Five Books I’m Reading

There’s this meme that goes around the internet periodically that talks about how how most people never read a book after college.  Every time I see it, I am shocked and decide it can’t be true.  Or that the research that decided this had some sort of weird definition of book:  Must be dead tree, fiction, and by an author of particular nationality or note or something.  Because I can’t imagine ever *not* reading books.  And thanks to my e-reader (I use a kindle – use what you want) , I’m always in the middle of a bunch of books, sometimes rereading, sometimes gobbling up for the first time.

I’ve read that that Amazon does analysis of Kindle readers, determining how many people make it all the way to the end of each book.  And while I have that problem sometimes, most often, if I start something, I’ll finish it.  And probably reread it a couple of times too….

So what books are top of the carousel on my Kindle right now?

  1. The Meditations of Marcus Aurelius:   I almost wish I had a study group for this one.  After reading Ryan Holiday’s Ego is the Enemy, I realized that I had to read this one in the original, not others’ takes on it.  So I’m plowing through a translation.  Some days I only read a couple of paragraphs and ponder the emptiness of fame and the need to act according to my nature.  But this has had  a profound impact on my worldview and has prompted several moments of extreme gratitude  and understanding, even as it challenges me to be present and act according to my nature, no matter how others around me are, and to accept all things as happening while I observe and think and act, rather than feeling that things are out to get me, and only me.  At the same time, I ponder the differences in society between a Roman emperor and a random person two millennia later, and the impact of culture and societal structure on philosophy.  It seems easier to be stoic if you’re an emperor, and it rings a bit disingenuous to tell others to accept their lot as it is, when your own circumstances benefit from that.
  2. The Anatomy of Peace  And Leadership and Self-Deception:  The mind is a tricky thing to combat, and these books, focusing on the way of being and how we see and interact with others have also shaped my attitude.  I now check myself to see whether I’m “in the box” for people as I interact with them, and whether we’re locked into a loop where we each collude to bring out bad behavior in the other.  The mind is a very tricky thing….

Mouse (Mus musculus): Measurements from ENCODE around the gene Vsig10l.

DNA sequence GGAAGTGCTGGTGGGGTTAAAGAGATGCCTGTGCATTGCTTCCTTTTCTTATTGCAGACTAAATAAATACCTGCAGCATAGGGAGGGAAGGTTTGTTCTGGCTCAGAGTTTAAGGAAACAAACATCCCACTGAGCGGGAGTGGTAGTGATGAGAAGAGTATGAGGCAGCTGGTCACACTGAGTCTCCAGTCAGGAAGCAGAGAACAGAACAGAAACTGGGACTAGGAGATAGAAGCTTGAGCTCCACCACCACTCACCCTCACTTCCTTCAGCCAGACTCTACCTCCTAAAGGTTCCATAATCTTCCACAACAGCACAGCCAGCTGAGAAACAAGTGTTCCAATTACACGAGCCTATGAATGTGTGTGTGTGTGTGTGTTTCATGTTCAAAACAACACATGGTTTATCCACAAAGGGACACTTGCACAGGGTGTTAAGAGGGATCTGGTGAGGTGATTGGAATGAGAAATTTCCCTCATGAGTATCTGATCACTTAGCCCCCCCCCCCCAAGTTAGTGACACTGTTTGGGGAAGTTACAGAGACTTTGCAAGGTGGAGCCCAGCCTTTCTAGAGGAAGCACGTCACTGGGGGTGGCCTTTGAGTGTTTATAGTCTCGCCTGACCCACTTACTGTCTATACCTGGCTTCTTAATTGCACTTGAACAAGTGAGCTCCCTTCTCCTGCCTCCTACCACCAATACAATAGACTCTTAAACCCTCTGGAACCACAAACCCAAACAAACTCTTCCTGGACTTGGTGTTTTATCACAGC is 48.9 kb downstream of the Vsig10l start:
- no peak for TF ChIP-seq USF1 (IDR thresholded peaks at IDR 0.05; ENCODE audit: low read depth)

3. Happiness By Design:  As I define my life work again, and determine what this decade of my life will be themed, it helps to set up my life to support happiness.  Yet another book with ties to Kahneman’s Thinking Fast and Slow, which I adore, this book focuses on doing what makes a person happy and structuring a life so that the proper balance of Purpose and Pleasure for an individual makes happiness happen naturally.  In some ways, the equivalent of your mother’s, “You are the company you keep,” it’s also about working with how our brains are wired to achieve happiness and purpose.  My rate in this one has slowed down a bit – we’ll see how long it takes to finish it.
  4. Edgar Schein’s Humble Inquiry:   I swear I had a class with Schein while at MIT.  Anyway, this book reminds me to ask questions more and tell less, because telling is more condescending and true asking, where you don’t know the answer in advance, builds relationships.  Something I need more practice at, and I’m hoping this book gives me both the momentum and more tips for my toolbox.  We’ll see – just started it late last week and I’m already a third of the way through.
  5. Melville’s Moby Dick:  Somehow, I had never read this.  I tried to read it a few years ago and only got halfway through.  This time, I’m farther along and contemplating the nature of leadership and madness and obsession and the relationship between this big, wild planet and the insignificance that is man on a wide ocean.  Plus, the language, the writing is just so much more sophisticated than the junky fiction that forms a backbeat to what I read in a rush while waiting for kids’ activities to complete I’ve been reading both historical fiction and non-fiction about Britain in the Medieval period, none of it as well written as Melville’s tome. If you want to understand leadership, I’d go with the now-less-politically-correct Killer Angels, with its analysis of leadership on both sides of the battle of Gettysburg.  But Moby Dick has its moments too, even if those moments are interspersed with non-fiction details about whales….
    Hmmm, I seem to be on a leadership kick at the moment, and a focus on life priorities and choices.  There’s a theme there….

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